Composed by Shunda Wallace

There are perhaps hundreds if not thousands of articles on Narcissistic Personality Disorder with attempts made by many to define the disorder outside of it’s proper clinical context.

Due to the varying levels in which the disorder can take destructive form I have chosen to do a series of articles on Narcissism that address the full spectrum of the disorder which range from etiology to evolution. Some articles that I have read thus far that have attempted to explain the disorder provide the literal definition without discussing the destructive manner in which the disorder manifests itself. Other articles were not as thorough in making the connection between the DSM criterion and the subsequent pathological manifestations. The most succinct and to-the-point definition of the disorder that I can provide would be that it is a disorder of self-esteem.

As a Music Therapist that has treated individuals in sub-acute and acute psychiatric hospitals diagnosed with every disorder from Schizophrenia to Borderline Personality Disorder, I can say that Narcissistic Personality Disorder is arguably the most under-diagnosed personality disorder to date by clinicians yet overly-discussed personality disorder by the general public. Having said that, I would like to begin this discussion by providing the literal definition of the disorder as described by the Diagnostic and Statistical Manual V (The Mental Health Bible).

“Narcissistic Personality Disorder is a “pervasive pattern of grandiosity (in fantasy or behavior), need for admiration, and lack of empathy, beginning by early adulthood and present in a variety of contexts, as indicated by five (or more) criteria.” (DSM V 2017).

The five or more criterion are as follows:

  • Has a grandiose sense of self-importance (e.g., exaggerates achievements and talents, expects to be recognized as superior without commensurate achievements).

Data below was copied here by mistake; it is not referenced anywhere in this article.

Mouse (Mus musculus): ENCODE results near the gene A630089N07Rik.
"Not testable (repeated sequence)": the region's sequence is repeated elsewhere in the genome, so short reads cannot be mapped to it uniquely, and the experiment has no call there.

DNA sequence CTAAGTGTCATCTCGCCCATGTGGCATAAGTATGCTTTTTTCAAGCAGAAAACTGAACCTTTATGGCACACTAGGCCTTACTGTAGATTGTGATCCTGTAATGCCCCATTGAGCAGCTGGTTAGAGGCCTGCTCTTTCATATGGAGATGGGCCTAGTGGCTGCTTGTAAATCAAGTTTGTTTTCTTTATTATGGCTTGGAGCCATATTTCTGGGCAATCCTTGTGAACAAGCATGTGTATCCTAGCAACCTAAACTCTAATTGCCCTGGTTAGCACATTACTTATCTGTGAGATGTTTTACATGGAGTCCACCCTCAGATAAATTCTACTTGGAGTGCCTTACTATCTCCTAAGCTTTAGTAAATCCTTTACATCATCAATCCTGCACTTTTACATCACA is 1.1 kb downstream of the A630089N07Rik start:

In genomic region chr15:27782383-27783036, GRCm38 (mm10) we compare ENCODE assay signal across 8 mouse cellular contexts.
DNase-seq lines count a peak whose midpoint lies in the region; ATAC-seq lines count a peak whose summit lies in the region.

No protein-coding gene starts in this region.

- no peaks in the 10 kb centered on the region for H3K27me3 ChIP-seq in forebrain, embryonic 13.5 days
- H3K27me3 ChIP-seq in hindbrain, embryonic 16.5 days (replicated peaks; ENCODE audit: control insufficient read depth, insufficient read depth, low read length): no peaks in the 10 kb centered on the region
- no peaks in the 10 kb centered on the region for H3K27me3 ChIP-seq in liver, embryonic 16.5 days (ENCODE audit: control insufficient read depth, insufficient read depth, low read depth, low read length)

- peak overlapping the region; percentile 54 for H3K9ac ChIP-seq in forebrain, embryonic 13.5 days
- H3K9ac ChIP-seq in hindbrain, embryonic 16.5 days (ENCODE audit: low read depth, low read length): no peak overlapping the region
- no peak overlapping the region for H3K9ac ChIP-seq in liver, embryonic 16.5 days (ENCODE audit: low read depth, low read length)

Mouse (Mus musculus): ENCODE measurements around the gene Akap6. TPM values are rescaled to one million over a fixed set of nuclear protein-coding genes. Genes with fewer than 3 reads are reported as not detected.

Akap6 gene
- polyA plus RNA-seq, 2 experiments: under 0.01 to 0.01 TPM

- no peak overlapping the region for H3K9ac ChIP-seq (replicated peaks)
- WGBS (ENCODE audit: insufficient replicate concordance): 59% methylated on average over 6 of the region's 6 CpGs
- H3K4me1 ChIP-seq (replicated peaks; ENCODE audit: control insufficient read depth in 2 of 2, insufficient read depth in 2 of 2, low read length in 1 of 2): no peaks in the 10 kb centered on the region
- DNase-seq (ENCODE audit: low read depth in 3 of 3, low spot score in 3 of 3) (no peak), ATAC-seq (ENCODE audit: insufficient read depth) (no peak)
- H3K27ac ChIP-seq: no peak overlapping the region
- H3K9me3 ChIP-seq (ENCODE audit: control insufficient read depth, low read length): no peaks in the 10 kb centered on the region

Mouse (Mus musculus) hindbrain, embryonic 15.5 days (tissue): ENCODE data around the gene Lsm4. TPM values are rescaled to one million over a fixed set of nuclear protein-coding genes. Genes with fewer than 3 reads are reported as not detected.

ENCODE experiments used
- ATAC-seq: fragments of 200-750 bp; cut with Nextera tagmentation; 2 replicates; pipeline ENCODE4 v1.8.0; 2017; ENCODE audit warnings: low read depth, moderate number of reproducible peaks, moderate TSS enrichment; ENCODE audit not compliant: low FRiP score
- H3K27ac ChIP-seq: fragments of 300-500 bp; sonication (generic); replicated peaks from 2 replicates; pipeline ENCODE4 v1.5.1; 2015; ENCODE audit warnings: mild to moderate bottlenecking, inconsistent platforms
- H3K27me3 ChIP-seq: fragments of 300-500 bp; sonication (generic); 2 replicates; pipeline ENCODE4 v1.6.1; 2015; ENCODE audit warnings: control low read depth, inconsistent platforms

• Is preoccupied with fantasies of unlimited success, power, brilliance, beauty, or ideal love
  • Believes that he or she is “special” and unique and can only be understood by, or ideal love
  • Requires excessive admiration
  • Has a sense of entitlement) i.e., unreasonable expectations of especially favorable treatment or automatic compliance with his or her expectations
  • Is interpersonally exploitative (i.e., takes advantage of others to achieve his or her own ends).
  • Lacks empathy: is unwilling to recognize or identify with the feelings and needs of others
  • Is often envious of others or believes that others are envious of him or her
  • Shows arrogant, haughty behaviors or attitudes.

I personally have witnessed individuals that display all of the traits of the disorder as described by the DSM exhibited over the span of decades but those individuals had not been clinically diagnosed by a qualified health care professional.

Due to the fragile ego strength (over-inflated ego under-inflated self esteem) presented by individuals that display five or more traits that meet the criterion of the disorder it is highly unlikely that a person with the disorder will recognize that there is a problem and seek help from a qualified health care professional. For those that are courageous enough to seek professional help you are certainly the exception and not the rule. Subsequent articles will dig in on the following topics (which will include but are not limited to):

—–The Etiology of Narcissism

—–Defining Narcissistic Personality Disorder

—-Collective Narcissist Personality Disorder
—-Narcissism and Social Media
—-The Aftermath of a Relationship with a Narcissist
—-Narcissists as Supervisors
—-Narcissistic Personality Disorder and Entertainment: The Fame Chasing Addict
—-Narcissists as Cheaters and Serial Cheaters

Ms. Wallace holds a Bachelors of Music in Music Management from William Paterson University, Masters Degree in Jazz Arranging and Orchestration from William Paterson University in addition to an Advanced Level  Certification in Music Therapy from Montclair State University.

Ms. Wallace’s research on Schizophrenia and Depression was published in Montclair State Universities “Forward Thinking” newsletter and presented/nominated for an award at Montclair State’s 2013 Research Symposium.

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